Study in Western Europe

Although Europe is the world's second smallest continent by surface area, it's well known by its exceptionally high level of higher education. In Europe, there are many universities that have long traditions of quality teaching and research. For example, University of Cambridge which according to the QS World University Rankings is the highest ranked university in the world, was formed in 1209.

There are thousands of universities and colleges in Europe, offering a huge variety of courses to choose from. Whether you prefer a large leading research university or a smaller specialized college, you can be certain to find what you are looking for. There is a wide variety of different study programmes available and it's relatively easy to find a course in any area of your interest whether it is Science, History, Psychology, Medicine, Economics, Mathemathics or Social Sciences.

With 50 countries and 600 million people speaking 48 languages, Europe is the perfect place for those who seek for a fantastic cultural experience. Although many universities offer courses in English, you will have the chance to learn in Spanish, German, French or any other local language. If you have always wanted to learn a new language then studying in Europe offer plenty of chances to master either a widespread or more exotic language.

The Bologna Process that has been carried out in most European countries makes it easier for students to study abroad and have their qualifications recognized in all countries joined the Bologna Process. Since the graduate qualifications are unified, the graduate degree is worth the same regardless of the country you study in.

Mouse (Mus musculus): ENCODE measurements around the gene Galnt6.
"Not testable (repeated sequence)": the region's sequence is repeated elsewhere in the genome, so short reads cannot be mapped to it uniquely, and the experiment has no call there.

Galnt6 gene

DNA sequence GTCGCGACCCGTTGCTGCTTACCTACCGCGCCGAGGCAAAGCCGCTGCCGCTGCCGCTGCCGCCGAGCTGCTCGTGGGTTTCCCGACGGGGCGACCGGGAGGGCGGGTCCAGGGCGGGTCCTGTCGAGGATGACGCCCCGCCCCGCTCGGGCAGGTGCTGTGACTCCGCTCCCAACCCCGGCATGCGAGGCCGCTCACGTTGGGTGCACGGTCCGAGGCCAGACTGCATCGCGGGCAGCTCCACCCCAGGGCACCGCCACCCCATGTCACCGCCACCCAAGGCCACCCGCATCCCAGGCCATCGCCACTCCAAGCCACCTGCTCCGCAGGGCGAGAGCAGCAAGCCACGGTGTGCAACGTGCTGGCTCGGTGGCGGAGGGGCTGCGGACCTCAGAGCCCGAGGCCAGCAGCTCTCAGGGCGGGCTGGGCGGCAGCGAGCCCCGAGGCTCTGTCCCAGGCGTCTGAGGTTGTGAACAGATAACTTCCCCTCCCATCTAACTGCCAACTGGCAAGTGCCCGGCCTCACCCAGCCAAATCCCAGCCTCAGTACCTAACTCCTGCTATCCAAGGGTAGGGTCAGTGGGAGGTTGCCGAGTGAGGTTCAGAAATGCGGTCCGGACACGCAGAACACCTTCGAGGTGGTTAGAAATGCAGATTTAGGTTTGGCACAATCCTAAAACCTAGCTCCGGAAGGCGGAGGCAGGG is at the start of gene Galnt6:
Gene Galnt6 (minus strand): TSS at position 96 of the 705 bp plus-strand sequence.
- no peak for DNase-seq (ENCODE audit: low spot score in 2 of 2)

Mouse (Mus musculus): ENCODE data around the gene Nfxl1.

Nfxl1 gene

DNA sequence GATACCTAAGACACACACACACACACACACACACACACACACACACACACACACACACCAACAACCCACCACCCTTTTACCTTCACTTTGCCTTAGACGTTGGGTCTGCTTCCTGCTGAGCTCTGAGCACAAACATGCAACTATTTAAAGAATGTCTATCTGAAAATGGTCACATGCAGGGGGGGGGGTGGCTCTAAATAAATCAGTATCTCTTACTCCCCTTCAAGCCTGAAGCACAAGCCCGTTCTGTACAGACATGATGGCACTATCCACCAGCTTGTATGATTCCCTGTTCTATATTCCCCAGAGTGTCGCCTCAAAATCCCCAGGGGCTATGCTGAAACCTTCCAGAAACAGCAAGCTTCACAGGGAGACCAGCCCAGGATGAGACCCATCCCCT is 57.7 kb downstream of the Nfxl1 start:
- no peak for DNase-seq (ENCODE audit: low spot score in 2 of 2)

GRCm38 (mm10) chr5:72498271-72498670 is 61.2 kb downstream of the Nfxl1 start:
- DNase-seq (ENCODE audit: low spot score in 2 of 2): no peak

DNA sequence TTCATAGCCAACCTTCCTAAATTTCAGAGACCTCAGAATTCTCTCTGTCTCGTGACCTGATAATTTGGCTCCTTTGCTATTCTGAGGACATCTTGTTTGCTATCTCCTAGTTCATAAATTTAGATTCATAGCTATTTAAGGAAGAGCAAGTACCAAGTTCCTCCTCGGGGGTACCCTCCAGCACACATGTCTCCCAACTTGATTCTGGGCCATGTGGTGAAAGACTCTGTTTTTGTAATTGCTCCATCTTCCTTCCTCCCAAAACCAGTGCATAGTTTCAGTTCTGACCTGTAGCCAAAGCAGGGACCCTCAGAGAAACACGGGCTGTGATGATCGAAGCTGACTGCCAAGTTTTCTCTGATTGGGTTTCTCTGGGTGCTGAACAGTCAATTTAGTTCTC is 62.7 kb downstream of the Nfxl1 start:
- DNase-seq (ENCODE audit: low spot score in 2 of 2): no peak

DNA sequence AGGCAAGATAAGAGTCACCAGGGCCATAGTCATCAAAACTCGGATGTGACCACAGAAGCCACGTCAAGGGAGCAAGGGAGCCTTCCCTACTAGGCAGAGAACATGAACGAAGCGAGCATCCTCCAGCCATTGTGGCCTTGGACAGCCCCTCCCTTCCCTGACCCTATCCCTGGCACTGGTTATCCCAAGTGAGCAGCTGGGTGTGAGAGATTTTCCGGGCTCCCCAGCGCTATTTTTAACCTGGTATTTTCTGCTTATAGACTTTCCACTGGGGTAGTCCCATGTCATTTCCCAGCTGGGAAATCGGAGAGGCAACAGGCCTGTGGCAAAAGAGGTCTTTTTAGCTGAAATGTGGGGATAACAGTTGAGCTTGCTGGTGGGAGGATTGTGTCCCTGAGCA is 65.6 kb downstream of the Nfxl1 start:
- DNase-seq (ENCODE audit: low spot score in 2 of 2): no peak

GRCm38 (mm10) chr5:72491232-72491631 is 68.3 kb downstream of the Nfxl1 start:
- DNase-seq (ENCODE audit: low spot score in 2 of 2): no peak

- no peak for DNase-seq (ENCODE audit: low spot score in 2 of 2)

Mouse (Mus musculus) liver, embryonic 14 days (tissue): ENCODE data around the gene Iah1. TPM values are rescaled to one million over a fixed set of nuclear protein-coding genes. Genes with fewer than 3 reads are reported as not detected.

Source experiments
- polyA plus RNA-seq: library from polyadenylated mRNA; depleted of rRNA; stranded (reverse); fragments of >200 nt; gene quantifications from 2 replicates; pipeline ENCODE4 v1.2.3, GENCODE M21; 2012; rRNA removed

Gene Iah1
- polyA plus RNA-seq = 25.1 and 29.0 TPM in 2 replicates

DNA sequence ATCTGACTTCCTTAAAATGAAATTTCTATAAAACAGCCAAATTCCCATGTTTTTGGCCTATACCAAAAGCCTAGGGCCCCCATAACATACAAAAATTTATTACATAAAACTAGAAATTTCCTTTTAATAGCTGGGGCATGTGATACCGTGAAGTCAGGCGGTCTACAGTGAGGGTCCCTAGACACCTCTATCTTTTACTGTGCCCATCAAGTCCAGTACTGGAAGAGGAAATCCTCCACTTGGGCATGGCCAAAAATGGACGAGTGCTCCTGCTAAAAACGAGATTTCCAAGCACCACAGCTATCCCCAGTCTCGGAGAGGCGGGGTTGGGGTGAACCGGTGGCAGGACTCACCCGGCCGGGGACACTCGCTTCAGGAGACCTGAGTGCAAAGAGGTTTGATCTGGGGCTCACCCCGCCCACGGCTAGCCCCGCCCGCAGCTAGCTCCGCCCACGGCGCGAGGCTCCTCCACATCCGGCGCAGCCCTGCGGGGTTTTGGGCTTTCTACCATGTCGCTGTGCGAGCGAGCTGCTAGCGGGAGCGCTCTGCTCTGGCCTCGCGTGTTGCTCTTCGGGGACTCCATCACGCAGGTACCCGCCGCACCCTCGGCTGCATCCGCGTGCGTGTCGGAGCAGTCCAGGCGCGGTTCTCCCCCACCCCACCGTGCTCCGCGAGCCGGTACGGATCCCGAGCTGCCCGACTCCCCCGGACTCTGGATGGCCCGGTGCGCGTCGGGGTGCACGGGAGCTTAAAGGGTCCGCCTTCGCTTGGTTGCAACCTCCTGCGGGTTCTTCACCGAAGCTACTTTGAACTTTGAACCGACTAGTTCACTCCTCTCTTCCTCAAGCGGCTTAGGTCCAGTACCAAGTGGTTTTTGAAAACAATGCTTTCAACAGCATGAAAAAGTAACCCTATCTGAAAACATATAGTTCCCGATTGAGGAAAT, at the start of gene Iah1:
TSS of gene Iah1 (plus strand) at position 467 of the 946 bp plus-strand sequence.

The cost of studying and living in Europe varies considerably by country. Since higher education is one top priority for Europe it is generally much cheaper to obtain a higher education than in the United States for example. There are numerous scholarships available and tuition fees are either moderate or not charged at all.

For more information, please contact StudyWesternEurope EU <- click for e-mail

Why would you send your daughter to an all Girls’ School?

Quality and Transferability of a study in Europe

It is important that your qualifications are internationally recognised. Transferable qualifications aid mobility, making it easier for you to move from studying to launching a career, or to further study elsewhere. In Europe, a number of instruments have been developed to ensure that your qualifications mean something and are recognised, wherever you choose to go.

European Credit Transfer and Accumulation System (ECTS)
The ECTS was introduced to ensure that periods of study abroad were recognised, thereby enhancing the quality and volume of student mobility in Europe. Recently, the ECTS has been developing into an accumulation system and is increasingly becoming a general reference for national credit systems. It supports the objectives of the Bologna Process by making study programmes easy to read and compare for local and foreign students and by facilitating mobility and academic recognition.

The Diploma Supplement (DS)
The non-recognition and poor evaluation of qualifications is now a global problem. The Diploma Supplement is a document attached to a higher education diploma that provides a standardised description of the nature, level, context, content and status of the studies that were successfully completed by the graduate. The Diploma Supplement provides transparency and facilitates academic and professional recognition of qualifications (diplomas, degrees, certificates).

The DS offers students: a diploma that is more readable and easily comparable abroad; a precise description of their academic career and the competencies acquired during the study period; an objective description of their achievements and competencies; easier access to opportunities for work or further study abroad; improved employability.

The European Quality Charter for Mobility
The European Quality Charter for Mobility [PDF: 69.8KB] offers guidance for periods of mobility in another country for the purposes of formal and non-formal learning. It is aimed at students, trainees, volunteers, teachers and trainers, with a view to enhancing their personal and professional development. The Charter consists of ten principles implemented on a voluntary and flexible basis.

Excerpts from the EU web site: